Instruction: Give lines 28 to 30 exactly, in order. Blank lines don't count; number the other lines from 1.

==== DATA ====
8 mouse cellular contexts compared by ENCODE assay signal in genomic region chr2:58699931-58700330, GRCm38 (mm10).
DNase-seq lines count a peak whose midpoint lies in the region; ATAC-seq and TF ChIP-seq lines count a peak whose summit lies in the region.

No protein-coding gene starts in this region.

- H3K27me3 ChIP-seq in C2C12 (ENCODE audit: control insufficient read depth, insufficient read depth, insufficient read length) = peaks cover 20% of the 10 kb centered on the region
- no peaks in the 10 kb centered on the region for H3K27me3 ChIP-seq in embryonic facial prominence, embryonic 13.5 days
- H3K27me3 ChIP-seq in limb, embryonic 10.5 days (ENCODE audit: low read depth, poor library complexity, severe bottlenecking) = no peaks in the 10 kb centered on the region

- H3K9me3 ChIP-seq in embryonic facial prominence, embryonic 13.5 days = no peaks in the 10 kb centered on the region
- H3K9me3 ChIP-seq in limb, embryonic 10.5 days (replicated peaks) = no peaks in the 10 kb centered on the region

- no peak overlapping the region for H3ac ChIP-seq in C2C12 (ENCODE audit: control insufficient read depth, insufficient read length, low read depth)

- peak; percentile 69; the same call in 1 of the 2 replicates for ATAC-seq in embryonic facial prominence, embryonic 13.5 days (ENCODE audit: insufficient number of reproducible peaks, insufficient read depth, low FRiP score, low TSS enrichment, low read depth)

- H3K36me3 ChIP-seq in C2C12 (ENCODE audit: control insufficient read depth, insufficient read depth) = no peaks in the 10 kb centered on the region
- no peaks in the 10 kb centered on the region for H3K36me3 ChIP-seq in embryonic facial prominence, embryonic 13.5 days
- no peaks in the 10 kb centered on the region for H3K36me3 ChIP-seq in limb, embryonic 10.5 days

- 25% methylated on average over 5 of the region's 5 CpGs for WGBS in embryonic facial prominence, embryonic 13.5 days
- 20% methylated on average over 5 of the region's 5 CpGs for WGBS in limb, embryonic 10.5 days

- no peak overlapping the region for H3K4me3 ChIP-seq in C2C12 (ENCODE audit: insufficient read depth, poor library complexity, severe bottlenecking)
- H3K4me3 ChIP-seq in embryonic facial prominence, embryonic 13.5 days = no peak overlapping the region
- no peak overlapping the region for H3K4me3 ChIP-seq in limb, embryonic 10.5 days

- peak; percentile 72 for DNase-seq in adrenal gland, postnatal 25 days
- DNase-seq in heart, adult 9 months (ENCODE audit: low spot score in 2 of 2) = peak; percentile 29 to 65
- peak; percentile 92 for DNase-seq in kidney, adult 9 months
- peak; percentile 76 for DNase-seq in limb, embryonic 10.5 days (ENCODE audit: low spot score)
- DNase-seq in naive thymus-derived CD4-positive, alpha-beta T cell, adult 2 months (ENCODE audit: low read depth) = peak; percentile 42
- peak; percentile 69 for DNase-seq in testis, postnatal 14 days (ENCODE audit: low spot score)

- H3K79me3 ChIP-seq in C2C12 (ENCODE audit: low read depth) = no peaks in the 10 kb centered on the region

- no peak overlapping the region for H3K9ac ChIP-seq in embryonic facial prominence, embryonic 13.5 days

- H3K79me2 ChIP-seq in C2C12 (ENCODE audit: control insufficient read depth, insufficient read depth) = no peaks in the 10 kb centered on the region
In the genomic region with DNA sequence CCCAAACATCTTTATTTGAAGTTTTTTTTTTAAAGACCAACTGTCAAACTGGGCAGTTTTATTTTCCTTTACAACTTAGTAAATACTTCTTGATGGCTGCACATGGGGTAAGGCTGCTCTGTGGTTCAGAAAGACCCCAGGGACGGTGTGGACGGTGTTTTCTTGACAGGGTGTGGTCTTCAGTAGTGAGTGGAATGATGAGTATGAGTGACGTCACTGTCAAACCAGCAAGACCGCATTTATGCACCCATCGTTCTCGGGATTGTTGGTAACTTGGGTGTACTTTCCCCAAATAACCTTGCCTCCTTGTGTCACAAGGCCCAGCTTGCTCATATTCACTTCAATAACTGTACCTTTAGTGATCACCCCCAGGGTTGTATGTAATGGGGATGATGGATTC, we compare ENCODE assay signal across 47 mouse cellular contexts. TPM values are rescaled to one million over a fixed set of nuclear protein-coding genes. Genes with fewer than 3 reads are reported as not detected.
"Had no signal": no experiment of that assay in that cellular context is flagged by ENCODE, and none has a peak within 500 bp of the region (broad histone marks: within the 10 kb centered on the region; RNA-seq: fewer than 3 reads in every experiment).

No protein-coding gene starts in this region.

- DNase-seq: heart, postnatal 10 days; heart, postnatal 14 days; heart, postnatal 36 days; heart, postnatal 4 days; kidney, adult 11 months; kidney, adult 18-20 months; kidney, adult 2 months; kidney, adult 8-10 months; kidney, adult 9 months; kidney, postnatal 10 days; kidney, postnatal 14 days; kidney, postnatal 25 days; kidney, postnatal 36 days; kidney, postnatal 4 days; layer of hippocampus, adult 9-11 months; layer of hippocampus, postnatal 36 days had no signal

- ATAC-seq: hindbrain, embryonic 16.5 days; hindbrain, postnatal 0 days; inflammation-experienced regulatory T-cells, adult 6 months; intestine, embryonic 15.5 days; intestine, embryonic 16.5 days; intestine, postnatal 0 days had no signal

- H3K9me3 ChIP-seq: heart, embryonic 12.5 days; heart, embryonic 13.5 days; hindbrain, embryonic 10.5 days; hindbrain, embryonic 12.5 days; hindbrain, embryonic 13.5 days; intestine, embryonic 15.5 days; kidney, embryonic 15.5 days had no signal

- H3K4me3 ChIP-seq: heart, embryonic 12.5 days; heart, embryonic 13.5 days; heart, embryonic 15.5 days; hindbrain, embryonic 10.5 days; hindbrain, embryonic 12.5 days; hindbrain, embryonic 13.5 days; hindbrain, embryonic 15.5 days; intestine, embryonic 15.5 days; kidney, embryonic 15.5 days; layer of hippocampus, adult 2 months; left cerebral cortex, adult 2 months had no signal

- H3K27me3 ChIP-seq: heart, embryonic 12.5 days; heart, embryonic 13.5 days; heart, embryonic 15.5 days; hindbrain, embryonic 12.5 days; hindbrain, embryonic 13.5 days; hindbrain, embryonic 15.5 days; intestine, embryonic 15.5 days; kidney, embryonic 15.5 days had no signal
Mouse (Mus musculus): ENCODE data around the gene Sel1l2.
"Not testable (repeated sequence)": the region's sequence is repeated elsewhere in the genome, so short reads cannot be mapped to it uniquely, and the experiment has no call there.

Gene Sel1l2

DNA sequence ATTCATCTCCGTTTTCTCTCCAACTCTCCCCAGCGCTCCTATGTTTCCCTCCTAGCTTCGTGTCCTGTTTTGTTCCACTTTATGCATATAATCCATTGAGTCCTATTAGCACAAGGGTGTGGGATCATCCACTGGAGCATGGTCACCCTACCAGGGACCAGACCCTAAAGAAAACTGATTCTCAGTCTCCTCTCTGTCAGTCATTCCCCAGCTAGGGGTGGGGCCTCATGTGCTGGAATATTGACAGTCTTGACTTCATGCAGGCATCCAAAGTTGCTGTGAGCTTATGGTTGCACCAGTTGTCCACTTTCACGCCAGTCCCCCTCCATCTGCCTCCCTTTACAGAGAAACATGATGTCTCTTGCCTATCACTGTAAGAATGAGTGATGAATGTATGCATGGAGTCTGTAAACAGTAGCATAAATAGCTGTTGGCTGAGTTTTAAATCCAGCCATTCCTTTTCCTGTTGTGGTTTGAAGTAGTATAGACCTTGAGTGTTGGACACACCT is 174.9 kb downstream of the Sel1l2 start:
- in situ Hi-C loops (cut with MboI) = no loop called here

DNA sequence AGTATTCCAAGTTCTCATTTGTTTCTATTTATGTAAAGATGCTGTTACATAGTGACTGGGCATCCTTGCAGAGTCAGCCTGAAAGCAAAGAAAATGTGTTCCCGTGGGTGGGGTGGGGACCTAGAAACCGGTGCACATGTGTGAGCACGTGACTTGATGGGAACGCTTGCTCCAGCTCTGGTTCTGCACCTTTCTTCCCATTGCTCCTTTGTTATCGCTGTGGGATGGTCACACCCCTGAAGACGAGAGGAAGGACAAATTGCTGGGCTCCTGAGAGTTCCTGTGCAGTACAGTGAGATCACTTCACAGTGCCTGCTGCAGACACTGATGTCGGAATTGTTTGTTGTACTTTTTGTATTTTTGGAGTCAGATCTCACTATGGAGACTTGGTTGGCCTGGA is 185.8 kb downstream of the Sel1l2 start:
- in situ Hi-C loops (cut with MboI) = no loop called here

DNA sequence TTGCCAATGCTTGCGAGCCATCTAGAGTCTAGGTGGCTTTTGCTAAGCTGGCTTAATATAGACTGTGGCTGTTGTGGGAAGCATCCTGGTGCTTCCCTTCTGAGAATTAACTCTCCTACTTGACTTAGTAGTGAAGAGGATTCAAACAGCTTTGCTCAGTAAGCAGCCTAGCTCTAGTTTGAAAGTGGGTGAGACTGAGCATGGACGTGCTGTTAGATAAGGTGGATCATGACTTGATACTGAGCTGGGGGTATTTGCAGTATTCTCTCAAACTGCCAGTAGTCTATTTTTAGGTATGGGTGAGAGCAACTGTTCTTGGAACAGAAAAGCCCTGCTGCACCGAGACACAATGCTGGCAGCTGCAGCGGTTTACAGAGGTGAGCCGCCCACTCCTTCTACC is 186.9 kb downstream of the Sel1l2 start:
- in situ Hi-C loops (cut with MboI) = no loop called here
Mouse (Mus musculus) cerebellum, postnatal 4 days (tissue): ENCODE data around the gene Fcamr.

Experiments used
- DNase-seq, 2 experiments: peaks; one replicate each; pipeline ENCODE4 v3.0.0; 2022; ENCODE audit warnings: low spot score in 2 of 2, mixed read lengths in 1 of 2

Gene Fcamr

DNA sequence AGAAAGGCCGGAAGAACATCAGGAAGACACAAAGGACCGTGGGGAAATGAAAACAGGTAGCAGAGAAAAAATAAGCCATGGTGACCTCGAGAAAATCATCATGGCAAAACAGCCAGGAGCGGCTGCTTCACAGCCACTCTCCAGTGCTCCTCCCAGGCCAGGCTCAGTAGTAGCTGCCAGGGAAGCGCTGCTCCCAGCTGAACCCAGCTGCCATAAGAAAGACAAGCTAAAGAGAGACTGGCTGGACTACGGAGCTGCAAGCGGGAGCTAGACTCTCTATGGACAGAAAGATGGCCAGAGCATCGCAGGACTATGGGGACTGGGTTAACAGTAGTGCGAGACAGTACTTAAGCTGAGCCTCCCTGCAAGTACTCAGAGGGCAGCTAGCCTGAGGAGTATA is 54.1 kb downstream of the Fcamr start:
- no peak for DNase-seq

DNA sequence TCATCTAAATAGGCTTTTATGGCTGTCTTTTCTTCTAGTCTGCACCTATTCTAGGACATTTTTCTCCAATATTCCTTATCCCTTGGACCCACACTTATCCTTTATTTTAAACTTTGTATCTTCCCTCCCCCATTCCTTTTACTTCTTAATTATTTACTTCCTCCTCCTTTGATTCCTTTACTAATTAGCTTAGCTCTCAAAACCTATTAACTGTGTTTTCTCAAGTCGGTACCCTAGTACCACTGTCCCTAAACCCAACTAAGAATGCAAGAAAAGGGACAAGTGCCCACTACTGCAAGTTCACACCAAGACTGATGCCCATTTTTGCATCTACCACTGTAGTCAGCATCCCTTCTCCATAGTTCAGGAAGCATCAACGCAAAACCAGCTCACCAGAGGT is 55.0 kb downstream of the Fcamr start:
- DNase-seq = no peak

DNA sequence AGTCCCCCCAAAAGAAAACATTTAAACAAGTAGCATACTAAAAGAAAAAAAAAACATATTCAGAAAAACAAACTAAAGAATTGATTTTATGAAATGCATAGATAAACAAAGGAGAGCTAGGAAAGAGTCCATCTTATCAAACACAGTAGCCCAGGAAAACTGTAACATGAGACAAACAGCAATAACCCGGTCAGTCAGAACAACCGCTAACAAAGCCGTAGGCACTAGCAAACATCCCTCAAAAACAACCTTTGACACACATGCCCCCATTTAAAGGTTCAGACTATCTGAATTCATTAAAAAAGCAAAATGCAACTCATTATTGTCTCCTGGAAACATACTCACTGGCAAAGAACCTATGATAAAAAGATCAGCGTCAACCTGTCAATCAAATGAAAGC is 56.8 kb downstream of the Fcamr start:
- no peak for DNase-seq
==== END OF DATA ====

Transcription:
In the genomic region with DNA sequence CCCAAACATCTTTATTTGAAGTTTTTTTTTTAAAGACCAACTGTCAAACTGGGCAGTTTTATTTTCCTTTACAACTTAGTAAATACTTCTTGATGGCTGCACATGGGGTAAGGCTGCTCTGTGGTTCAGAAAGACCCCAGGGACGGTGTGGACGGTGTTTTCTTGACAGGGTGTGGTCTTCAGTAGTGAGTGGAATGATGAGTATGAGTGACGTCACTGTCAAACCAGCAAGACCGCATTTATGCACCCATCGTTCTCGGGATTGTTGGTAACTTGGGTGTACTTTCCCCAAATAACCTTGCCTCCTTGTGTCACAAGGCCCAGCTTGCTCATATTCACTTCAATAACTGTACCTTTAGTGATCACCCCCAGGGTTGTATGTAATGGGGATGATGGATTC, we compare ENCODE assay signal across 47 mouse cellular contexts. TPM values are rescaled to one million over a fixed set of nuclear protein-coding genes. Genes with fewer than 3 reads are reported as not detected.
"Had no signal": no experiment of that assay in that cellular context is flagged by ENCODE, and none has a peak within 500 bp of the region (broad histone marks: within the 10 kb centered on the region; RNA-seq: fewer than 3 reads in every experiment).

No protein-coding gene starts in this region.